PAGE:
BBB helps homeowners spot common house and home scams

    BBB Scam Alert

    Warm summer weather means sprucing up your home, inside and out. With Albertans already spending $1.78 billion on home improvements and renovations in the first quarter of this year*, BBB says it pays to know the red flags of home improvement scams and contractor fraud before breaking ground on your next home project.

    Whether your home has been damaged in a major storm, flood, forest fire or other natural disaster, or simply requires some updated renovations, scheming contractors know homeowners are trying to repair their homes, or look for a professional to do the job.

    “Unfortunately, scammers posing as contractors come out of the woodwork after severe weather to capitalize and profit from people’s vulnerability,” says Mary O’Sullivan-Andersen, president and CEO of BBB Serving Southern Alberta and East Kootenay. “It’s crucial that while residents are anxious to repair the damage to their homes and businesses, they take the time to ensure they’re not dealing with a storm chaser.”

    How do these scams work?

    • Home improvement scams can start with a knock on the door, a flyer, or an ad.

    • The contractor may offer a low price or a short timeframe. One common hook is when the scammer claims to be working in your neighborhood on another project and has leftover supplies.

    • Once started, a rogue contractor may “find” issues that significantly raise the price. If you object, they threaten to walk away and leave a half-finished project.

    • Or, they may accept your upfront deposit and then never return to do the job.

    So, what can happen? Here are some common types of home improvement scams:

    • Fly-by-night contractor: Scammers posing as contractors that target neighbourhoods recently hit by a weather disaster, claiming they are already doing work in the area and can start on your home tomorrow, if you pay them a hefty fee upfront. The contractor collects money and skips town, never returning to do the promised work.

    • Misleading door-to-door sales: If you get a knock on the door from someone trying to sell you an air conditioner, a new furnace, windows or other home-energy product, it’s illegal in Alberta.

       Or, you find yourself talking to a contractor who claims they are already doing work in the area and just happen to have leftover supplies that they can use to fix whatever you may need, for an upfront fee, of course. They either never return to do the work, or claim there are major issues with your home, requiring more time, labour and money.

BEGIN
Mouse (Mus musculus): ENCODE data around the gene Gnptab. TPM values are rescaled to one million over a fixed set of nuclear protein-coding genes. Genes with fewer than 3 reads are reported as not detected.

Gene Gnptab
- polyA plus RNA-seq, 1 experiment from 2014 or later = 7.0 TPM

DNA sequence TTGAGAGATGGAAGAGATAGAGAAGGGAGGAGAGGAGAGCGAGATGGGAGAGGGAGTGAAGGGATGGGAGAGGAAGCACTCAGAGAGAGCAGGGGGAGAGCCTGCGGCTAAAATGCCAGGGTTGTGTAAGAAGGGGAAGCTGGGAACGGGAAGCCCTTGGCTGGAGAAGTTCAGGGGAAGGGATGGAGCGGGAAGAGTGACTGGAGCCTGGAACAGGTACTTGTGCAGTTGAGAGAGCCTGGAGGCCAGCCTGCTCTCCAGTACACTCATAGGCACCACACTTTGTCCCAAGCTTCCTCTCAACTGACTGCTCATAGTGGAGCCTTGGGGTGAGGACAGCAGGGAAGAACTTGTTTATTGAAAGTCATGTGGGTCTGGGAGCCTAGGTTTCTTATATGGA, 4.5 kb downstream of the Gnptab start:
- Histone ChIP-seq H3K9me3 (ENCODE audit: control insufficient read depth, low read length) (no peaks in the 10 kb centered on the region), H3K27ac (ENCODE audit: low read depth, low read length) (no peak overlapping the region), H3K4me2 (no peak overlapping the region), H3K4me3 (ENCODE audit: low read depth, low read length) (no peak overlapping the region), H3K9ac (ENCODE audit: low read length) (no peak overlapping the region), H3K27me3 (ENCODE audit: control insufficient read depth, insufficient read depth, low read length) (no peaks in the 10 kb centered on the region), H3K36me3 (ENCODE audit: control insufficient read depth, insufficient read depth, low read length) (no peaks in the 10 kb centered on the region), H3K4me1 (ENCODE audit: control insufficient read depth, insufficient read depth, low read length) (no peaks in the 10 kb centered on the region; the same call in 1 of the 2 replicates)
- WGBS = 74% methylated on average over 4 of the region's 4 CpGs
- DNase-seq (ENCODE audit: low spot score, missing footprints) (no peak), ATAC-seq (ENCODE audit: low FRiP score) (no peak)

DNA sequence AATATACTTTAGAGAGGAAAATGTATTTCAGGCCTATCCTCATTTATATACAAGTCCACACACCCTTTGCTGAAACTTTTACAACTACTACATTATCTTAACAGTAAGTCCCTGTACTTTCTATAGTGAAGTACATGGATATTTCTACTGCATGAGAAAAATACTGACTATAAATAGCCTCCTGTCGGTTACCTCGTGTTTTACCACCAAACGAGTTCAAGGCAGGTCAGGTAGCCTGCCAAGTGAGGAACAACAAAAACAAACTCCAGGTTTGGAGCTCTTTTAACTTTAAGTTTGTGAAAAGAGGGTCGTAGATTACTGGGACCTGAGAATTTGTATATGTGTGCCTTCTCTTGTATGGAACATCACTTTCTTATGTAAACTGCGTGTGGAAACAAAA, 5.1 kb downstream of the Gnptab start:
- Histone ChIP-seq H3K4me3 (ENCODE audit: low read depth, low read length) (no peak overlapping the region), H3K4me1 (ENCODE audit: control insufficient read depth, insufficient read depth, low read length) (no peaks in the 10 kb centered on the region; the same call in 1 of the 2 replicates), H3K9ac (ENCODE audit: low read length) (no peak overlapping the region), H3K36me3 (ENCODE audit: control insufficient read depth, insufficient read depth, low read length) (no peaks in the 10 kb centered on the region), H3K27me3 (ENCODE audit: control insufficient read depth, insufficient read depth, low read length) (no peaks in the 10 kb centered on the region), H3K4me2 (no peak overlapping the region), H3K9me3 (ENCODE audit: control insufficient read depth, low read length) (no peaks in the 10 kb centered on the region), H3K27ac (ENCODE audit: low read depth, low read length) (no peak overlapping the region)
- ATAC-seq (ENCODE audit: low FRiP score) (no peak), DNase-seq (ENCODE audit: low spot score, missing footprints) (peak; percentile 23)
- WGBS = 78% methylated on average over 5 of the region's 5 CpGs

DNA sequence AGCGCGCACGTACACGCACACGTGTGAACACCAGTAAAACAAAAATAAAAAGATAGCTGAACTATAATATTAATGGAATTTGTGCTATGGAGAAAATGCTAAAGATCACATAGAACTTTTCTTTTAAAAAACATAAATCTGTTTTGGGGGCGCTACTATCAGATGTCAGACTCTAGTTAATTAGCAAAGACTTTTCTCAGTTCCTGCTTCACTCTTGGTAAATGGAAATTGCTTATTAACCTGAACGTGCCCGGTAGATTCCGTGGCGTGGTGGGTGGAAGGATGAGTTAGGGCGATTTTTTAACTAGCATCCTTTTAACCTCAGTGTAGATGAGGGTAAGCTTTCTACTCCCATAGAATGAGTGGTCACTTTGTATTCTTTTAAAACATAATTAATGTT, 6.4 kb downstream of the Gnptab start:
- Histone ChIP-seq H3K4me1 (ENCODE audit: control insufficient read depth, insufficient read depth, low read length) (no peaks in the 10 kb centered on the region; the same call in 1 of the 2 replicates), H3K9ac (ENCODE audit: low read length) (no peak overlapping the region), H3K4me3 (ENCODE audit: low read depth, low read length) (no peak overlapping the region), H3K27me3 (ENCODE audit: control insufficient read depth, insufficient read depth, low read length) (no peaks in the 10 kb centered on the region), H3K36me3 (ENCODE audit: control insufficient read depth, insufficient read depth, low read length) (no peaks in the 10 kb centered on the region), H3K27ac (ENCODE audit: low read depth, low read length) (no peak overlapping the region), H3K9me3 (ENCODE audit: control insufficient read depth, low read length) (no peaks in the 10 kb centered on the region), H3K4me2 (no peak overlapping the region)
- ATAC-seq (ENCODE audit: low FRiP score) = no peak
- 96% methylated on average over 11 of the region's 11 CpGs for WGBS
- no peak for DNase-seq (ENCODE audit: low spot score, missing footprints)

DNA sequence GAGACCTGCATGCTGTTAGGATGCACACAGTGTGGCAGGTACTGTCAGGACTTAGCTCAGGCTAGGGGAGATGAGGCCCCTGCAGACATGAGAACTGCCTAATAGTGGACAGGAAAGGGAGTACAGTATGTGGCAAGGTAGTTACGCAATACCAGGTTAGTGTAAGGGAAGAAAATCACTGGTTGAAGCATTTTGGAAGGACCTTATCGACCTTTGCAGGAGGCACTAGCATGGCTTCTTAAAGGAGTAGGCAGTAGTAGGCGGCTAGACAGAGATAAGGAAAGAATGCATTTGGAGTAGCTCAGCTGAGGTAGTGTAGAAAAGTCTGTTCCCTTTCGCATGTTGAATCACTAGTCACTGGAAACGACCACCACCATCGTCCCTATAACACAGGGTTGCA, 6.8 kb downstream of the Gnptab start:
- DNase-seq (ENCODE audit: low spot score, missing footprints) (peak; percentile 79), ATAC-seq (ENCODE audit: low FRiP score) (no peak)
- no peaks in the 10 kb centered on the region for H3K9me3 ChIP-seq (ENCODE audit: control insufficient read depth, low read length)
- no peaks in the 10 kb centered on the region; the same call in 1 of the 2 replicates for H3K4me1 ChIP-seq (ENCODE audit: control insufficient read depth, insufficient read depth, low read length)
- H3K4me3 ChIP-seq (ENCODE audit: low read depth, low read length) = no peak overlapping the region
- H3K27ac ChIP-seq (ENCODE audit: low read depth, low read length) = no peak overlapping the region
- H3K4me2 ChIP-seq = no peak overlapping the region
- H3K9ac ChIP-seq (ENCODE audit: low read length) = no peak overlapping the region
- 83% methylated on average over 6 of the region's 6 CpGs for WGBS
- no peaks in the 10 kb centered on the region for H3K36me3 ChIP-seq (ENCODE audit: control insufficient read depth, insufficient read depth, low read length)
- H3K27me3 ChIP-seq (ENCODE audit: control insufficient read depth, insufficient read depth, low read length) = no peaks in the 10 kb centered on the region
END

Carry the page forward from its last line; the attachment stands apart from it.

• Paving scams: Phony paving contractors travel door-to-door saying they are a paving company that has some left over asphalt from a recent job. They offer a paving service for a cheaper cost and do a portion of the work, then get the victim to pay a large portion of the agreed price and say they will be back the next day but never return.

    Red Flags:

    • “Contractors” show up in an un-marked truck or van

    • Workers cannot provide proof of proper licensing

    • Consumers cannot find or get a hold of references

    • Contractors demand a high deposit upfront

    • Contactors insist on cash-only deals, verbal or handshake agreements instead of a written contract and may use high-pressure sales tactics

    How to protect yourself:

    • Check with BBB. Consumers can view a company’s rating, read complaint history, check verified customer reviews, business history and other important information to help them make in informed decision.

    • Ask for references and check them out. Phony contractors will be reluctant to share this information and scammers won’t wait for you to do your homework. If you can, get references from past customers, both older references to check on the quality of the work and newer references to make sure current employees are up to the task.

    • Check warranties. Ask what type of warranties the company offers and see if the company has a service department to keep up the maintenance as-needed. If a company doesn’t have a service department, then honouring warranties can become difficult.

    • Get it in writing. If you can, request bids from three different contractors that include costs, timelines and warranty information. If it’s an emergency, remember that the lowest bid doesn’t guarantee the best deal.

    • Check licensing and credentials. Check with your municipality to determine if inspections, permits or licensing is required. Contact Service Alberta for information on required provincial licensing. If the contractor can’t prove their qualifications, walk away.

    • Ask about equipment. Be sure the contractor has proper equipment for the job and a qualified team who knows how to operate it.

    • Beware of upfront fees. If a contractor or repairman request full payment upfront, it could be a red flag.

    • Ask about insurance. Although contractors are not required by law to carry liability insurance, it could mean you could be liable for damage to you or your neighbour’s property. Also find out what your homeowner’s insurance will and won’t cover.

    *Province sees surge in spending for home renovations


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